Your Best Story tip #3 — Reducing flab

Are your friends saying your prose is hard to read? Then this writing tip is for you.

As a beginning writer, I was convinced that adverbs and adjectives were the keys to the magic portals of writing. I adverbed every sentence to a slow and labored death—lengthening their runs with my incomprehensible modifier fetish. But then, instead of magic, people began calling my prose verbose emptiness.

The first thing I learned at the Institute for Writers was that using difficult words was antithetical to good writing—the more adverbs and adjectives I used, the weaker my writing became. I learned that less is more. I kept reminding myself of that Simpsons character yelling, “Simplify, man!”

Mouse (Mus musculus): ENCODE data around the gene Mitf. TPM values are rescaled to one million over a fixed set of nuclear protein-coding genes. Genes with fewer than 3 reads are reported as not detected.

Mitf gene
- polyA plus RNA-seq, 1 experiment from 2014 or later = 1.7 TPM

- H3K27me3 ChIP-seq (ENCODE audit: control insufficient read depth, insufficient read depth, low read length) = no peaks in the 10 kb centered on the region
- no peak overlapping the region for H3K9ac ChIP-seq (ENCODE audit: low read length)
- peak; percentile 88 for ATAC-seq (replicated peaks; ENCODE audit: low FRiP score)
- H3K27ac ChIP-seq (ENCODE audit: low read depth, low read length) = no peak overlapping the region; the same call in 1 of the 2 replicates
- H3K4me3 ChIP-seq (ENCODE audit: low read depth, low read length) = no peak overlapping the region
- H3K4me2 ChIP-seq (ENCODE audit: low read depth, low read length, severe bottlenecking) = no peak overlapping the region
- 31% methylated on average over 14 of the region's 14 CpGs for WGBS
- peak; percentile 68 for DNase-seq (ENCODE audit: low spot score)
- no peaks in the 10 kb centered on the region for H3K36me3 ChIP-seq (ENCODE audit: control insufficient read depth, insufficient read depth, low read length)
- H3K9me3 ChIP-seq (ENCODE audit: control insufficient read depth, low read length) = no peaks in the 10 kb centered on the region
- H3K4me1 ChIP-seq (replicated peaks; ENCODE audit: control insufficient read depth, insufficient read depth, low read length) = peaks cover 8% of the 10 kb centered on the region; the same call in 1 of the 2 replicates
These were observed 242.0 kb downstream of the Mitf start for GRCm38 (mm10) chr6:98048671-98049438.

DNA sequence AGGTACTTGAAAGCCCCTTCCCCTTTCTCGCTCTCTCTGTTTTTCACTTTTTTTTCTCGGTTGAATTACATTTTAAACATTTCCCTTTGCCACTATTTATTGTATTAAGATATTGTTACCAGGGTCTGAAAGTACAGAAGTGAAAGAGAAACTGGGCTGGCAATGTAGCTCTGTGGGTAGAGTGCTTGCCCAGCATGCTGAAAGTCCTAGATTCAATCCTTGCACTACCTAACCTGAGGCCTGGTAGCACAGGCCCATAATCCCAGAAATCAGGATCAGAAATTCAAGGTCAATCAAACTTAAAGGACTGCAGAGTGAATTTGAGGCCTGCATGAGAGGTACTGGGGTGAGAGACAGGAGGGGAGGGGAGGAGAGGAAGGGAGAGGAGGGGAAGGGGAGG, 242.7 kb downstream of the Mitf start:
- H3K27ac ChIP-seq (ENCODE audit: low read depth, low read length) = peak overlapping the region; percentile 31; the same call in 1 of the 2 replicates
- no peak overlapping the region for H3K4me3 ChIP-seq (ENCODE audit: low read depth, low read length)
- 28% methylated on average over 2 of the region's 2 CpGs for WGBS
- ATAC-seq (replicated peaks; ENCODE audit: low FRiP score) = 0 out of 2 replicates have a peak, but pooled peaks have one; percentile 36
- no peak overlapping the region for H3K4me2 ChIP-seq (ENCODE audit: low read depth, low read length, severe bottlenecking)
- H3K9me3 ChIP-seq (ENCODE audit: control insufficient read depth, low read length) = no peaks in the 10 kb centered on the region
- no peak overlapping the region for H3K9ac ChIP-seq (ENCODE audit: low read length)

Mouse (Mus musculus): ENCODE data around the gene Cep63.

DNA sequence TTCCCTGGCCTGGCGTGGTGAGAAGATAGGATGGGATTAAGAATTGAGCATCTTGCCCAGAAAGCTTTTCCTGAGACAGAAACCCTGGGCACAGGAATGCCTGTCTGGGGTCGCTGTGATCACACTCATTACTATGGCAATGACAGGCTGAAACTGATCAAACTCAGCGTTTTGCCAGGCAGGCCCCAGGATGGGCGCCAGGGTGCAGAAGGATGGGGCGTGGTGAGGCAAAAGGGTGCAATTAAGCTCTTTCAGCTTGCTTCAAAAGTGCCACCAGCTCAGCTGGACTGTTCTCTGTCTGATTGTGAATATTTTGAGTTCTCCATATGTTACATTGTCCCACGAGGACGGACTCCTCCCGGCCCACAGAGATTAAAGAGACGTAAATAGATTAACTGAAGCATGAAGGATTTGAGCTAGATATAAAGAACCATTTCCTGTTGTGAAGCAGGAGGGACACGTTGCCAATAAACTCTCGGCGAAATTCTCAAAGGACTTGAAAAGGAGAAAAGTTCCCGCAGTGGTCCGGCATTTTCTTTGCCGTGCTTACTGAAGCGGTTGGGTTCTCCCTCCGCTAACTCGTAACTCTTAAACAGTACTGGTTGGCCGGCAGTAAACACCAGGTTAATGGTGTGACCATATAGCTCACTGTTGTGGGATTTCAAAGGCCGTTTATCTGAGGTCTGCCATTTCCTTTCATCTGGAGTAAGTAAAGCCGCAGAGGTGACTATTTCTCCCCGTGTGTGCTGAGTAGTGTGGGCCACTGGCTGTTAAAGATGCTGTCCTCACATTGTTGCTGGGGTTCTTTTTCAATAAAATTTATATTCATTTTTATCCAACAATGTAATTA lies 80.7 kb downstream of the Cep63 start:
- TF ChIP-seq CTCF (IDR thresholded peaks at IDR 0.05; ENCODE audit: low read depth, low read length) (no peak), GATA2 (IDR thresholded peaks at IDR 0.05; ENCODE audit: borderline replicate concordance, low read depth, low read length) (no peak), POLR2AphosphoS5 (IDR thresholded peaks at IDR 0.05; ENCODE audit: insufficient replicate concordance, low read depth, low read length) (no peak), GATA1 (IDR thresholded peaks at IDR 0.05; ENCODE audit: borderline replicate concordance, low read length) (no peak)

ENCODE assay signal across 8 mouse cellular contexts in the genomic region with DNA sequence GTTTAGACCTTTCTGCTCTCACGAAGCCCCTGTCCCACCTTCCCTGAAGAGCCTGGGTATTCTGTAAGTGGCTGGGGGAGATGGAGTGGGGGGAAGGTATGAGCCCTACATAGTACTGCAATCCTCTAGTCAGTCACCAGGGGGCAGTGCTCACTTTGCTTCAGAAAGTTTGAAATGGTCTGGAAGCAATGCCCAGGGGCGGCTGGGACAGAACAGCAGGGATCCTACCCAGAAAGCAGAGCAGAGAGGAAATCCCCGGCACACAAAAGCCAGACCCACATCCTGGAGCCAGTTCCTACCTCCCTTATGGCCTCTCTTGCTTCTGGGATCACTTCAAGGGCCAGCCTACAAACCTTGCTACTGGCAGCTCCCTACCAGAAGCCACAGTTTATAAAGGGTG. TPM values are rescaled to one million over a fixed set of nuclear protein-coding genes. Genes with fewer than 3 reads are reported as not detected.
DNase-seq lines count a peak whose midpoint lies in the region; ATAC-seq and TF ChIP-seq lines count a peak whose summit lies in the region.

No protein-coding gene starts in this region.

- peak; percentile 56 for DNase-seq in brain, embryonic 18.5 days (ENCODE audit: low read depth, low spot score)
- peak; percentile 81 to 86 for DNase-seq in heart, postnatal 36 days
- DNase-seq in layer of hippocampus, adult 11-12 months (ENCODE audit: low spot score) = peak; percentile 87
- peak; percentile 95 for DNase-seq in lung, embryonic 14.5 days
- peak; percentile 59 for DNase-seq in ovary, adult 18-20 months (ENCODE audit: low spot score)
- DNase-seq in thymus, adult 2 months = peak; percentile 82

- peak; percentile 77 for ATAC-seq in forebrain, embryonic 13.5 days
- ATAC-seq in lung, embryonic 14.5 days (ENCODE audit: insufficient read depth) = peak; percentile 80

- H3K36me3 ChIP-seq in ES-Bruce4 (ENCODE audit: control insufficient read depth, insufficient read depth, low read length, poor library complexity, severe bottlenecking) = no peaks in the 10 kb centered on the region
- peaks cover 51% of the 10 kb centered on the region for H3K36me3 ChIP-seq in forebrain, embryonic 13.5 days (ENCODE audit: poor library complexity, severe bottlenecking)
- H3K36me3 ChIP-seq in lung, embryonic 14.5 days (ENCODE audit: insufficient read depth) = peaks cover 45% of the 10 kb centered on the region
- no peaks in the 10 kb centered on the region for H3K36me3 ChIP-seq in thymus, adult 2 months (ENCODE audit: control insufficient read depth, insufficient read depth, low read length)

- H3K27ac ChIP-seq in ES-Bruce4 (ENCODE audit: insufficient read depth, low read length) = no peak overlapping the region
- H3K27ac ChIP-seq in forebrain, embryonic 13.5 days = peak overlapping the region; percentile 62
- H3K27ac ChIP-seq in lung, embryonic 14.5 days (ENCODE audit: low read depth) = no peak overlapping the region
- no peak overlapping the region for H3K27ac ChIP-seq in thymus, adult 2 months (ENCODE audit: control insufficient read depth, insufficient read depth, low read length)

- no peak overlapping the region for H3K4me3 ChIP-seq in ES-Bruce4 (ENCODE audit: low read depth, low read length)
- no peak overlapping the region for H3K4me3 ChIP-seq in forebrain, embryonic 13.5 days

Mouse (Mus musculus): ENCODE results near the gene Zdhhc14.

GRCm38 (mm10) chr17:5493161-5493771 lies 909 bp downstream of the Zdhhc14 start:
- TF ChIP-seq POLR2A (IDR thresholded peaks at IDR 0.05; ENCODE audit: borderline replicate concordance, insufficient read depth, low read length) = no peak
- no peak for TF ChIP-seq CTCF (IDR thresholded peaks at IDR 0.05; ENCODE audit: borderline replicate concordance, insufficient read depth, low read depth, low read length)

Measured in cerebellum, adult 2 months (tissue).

How do you simplify your writing? Try removing every adjective and every adverb from your prose. Does it still stand? Reinsert only those adjectives and adverbs you need for clarity and warmth—if they aren’t doing useful work, grasp your spear and drive them out.

Are your friends saying your prose is hard to read? Then this writing tip is for you. As a beginning writer, I was convinced that adverbs and adjectives were the keys to the magic portals of writing. I adverbed every sentence to a slow and labored death—lengthening their runs with my incomprehensible modifier fetish. But…

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